Asia Pacific (APAC) currently accounts for between 10% to 15% of the global talent acquisition services market and is the world's fastest-growing region, according to Everest Group research. In Singapore, the research shows that the development of the Recruitment Process Outsourcing (RPO) market has largely been driven by the presence of multinationals, who use the city-state as a regional hub.

RPO is not a regular purchase for most procurement professionals, despite being an approach that many are being requested to investigate more deeply, as C-Suite leaders have grown more aware of the strategic advantage of great talent and the increasing competitiveness around obtaining it.

To facilitate a smooth tender (RFI/RFP/RFQ) and implementation process for procurement managers, we’ve highlighted some of the key challenges and solutions to consider during the selection process.

To get the most out of RPO, managers should first define the scope of services they want to acquire. This can be as basic as making a list of which components of the hiring process they want to outsource or to keep in-house. Ensure that HR and talent acquisition leaders, as well as stakeholders who will use the service on a regular basis, have provided input and there is alignment. Both procurement and the RPO provider must understand exactly what is being bought. If the scope of service is not well defined and clearly articulated, that will not yield an optimal solution, thus potentially depriving the organisation of the expected results of outsourcing.

Another crucial component is to maintain open lines of communication during the tender/bid process. Throughout the procurement cycle, the most efficient and productive buying processes allow for open communication. After a formal buying process has begun, communication between parties is sometimes confined to a single round of inquiries sent by email or an e-procurement system. While this ensures a level playing field for everybody, the procurement’s responses frequently lead to more queries. Allow RPO providers to ask follow-up questions — this is highly beneficial especially when it comes to solution inclusions and pricing assumptions. Set up regular conference calls between all participants so that everyone can ask and answer questions as they come up.

Do thorough due diligence since there sometimes may be a considerable difference between the solution that an RPO provider has priced, and the reality uncovered during implementation. This can necessitate re-solutioning and re-pricing, both of which cause delays and inefficiencies. Before going out to tender, be sure the scope of work is completely defined.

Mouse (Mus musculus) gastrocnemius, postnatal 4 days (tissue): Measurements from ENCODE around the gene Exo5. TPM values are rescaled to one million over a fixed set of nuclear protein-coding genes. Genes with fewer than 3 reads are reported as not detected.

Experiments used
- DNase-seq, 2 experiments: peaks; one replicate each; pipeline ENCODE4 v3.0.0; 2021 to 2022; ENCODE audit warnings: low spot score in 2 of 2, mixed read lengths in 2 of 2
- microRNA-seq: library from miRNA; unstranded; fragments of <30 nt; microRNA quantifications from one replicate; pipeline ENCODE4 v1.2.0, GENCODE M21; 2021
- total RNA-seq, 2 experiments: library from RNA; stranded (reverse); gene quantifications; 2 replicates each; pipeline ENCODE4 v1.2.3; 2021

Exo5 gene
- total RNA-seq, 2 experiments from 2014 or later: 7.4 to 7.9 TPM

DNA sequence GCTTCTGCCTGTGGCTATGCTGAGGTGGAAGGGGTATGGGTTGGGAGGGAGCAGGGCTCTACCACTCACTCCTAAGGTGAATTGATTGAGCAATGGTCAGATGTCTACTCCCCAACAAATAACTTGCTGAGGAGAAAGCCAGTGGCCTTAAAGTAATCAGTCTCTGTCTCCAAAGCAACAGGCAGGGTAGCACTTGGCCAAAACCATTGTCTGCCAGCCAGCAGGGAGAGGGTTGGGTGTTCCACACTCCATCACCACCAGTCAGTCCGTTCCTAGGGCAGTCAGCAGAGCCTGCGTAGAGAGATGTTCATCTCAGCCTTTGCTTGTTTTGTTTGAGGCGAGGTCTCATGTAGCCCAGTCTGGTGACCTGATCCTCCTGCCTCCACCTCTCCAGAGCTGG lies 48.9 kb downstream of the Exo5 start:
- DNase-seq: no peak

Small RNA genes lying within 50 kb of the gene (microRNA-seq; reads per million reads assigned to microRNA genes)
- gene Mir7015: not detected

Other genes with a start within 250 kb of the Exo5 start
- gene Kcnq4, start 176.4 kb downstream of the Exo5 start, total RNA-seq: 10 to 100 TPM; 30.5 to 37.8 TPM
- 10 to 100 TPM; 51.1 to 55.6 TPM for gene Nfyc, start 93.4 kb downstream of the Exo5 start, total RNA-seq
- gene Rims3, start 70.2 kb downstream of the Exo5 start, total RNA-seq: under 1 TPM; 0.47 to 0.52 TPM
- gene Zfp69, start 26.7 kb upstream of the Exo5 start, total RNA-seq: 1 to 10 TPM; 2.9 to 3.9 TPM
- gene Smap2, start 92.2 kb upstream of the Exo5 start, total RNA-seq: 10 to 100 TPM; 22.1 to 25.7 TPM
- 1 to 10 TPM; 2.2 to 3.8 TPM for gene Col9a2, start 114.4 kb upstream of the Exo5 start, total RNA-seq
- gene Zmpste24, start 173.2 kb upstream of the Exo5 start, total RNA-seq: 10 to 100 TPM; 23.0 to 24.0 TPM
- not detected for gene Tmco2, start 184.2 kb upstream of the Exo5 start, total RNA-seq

If managers are planning a multi-country RPO, one thing to keep in mind is that each country's recruitment landscape, pain points, and in-house skills can be different. Managers must not only appreciate the distinctions, but also determine whether they are based on legislative, cultural, economic, or political realities versus being based on perceptions and legacy. With this knowledge, they will be able to build solutions with their provider to accommodate those nuances. When it comes to talent acquisition, one size does not fit all when it comes to the different countries and cultures in APAC.

Some organisations make the mistake of moving too quickly in the process. Once they've decided to outsource their recruitment, they're often tempted to act rapidly to realise cost savings and service improvements as soon as feasible. But due to the lack of emphasis on change management, rushed implementations might compromise the effectiveness of an RPO engagement. This can potentially negate or delay some of the benefits of the service. It is better to take the extra time to ease the transition and manage this expectation with the relevant stakeholders upfront.

Finally, many organisations enjoy using a variety of phrases and acronyms that change frequently. Terms are frequently interpreted differently by providers and purchases, and it's not uncommon for words to differ, even within departments in the same company. Managers should avoid using industry jargon as much as possible and instead focus on clearly explaining the process segments they wish to outsource and what results they want to achieve through the RPO engagement.

By factoring in these steps, transitioning to an RPO solution can be achieved seamlessly and efficiently, while driving a better overall experience.

This article was originally published in Today's Manager Issue 3, 2021.